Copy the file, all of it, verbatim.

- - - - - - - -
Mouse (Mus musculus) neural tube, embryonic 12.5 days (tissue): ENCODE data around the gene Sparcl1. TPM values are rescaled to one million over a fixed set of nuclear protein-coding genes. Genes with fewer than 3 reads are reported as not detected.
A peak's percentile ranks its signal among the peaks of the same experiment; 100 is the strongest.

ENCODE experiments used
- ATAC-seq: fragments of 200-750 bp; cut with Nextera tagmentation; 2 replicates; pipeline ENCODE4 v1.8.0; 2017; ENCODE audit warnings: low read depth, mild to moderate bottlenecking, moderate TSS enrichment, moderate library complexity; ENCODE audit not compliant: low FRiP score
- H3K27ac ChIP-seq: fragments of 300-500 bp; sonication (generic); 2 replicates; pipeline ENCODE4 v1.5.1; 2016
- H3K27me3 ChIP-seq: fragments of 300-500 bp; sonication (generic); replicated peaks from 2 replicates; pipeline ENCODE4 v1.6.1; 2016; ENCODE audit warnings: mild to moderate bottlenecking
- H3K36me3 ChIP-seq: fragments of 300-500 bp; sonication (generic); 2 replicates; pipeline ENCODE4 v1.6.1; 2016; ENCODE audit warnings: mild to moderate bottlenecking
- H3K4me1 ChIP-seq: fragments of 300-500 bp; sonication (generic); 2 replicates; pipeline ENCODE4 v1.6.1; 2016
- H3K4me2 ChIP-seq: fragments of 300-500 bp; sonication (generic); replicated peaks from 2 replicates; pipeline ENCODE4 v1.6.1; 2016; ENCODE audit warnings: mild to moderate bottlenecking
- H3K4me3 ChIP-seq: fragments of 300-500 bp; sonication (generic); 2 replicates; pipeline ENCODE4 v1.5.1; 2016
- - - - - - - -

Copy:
Mouse (Mus musculus) neural tube, embryonic 12.5 days (tissue): ENCODE data around the gene Sparcl1. TPM values are rescaled to one million over a fixed set of nuclear protein-coding genes. Genes with fewer than 3 reads are reported as not detected.
A peak's percentile ranks its signal among the peaks of the same experiment; 100 is the strongest.

ENCODE experiments used
- ATAC-seq: fragments of 200-750 bp; cut with Nextera tagmentation; 2 replicates; pipeline ENCODE4 v1.8.0; 2017; ENCODE audit warnings: low read depth, mild to moderate bottlenecking, moderate TSS enrichment, moderate library complexity; ENCODE audit not compliant: low FRiP score
- H3K27ac ChIP-seq: fragments of 300-500 bp; sonication (generic); 2 replicates; pipeline ENCODE4 v1.5.1; 2016
- H3K27me3 ChIP-seq: fragments of 300-500 bp; sonication (generic); replicated peaks from 2 replicates; pipeline ENCODE4 v1.6.1; 2016; ENCODE audit warnings: mild to moderate bottlenecking
- H3K36me3 ChIP-seq: fragments of 300-500 bp; sonication (generic); 2 replicates; pipeline ENCODE4 v1.6.1; 2016; ENCODE audit warnings: mild to moderate bottlenecking
- H3K4me1 ChIP-seq: fragments of 300-500 bp; sonication (generic); 2 replicates; pipeline ENCODE4 v1.6.1; 2016
- H3K4me2 ChIP-seq: fragments of 300-500 bp; sonication (generic); replicated peaks from 2 replicates; pipeline ENCODE4 v1.6.1; 2016; ENCODE audit warnings: mild to moderate bottlenecking
- H3K4me3 ChIP-seq: fragments of 300-500 bp; sonication (generic); 2 replicates; pipeline ENCODE4 v1.5.1; 2016